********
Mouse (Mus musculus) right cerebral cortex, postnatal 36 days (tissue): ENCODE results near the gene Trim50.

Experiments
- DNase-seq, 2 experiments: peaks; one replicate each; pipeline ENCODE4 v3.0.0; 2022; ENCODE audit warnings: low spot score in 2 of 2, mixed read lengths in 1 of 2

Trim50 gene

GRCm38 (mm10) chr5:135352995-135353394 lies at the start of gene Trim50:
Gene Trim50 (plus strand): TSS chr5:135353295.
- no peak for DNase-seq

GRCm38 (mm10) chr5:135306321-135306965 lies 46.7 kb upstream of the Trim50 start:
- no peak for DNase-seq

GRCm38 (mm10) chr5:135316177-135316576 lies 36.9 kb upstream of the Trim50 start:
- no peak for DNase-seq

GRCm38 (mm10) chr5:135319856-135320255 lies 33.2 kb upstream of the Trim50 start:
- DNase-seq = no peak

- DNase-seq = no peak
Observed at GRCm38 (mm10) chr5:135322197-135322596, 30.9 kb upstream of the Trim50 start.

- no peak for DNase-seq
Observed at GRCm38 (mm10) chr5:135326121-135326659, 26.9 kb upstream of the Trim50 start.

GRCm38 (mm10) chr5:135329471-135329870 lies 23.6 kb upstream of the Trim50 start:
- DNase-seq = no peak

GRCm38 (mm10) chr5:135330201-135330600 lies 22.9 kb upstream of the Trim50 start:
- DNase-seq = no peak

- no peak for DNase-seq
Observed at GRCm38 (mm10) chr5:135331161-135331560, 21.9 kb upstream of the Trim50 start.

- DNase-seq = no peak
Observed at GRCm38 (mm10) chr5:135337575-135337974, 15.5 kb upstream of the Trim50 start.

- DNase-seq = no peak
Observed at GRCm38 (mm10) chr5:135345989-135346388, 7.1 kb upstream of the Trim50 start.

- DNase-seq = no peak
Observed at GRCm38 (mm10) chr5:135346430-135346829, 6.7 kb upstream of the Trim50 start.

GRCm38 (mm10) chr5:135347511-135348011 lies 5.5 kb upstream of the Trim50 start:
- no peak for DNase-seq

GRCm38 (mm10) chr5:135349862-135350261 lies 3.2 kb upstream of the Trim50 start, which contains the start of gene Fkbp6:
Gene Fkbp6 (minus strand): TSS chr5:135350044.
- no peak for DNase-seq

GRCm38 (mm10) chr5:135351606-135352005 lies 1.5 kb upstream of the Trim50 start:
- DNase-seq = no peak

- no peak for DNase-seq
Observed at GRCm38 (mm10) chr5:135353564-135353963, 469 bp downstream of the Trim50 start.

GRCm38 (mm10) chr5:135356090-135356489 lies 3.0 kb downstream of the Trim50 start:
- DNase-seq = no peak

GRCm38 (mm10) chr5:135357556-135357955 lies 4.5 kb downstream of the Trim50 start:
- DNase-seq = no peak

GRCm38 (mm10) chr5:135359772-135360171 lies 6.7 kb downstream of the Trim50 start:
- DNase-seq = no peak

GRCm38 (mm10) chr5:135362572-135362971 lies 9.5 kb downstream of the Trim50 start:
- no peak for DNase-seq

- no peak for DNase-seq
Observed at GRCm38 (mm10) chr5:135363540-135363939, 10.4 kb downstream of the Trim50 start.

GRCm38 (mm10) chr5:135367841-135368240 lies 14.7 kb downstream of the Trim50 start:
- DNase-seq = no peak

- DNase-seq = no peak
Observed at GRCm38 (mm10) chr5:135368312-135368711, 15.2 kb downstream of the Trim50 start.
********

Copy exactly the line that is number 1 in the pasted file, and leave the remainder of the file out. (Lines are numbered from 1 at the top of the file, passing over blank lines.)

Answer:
Mouse (Mus musculus) right cerebral cortex, postnatal 36 days (tissue): ENCODE results near the gene Trim50.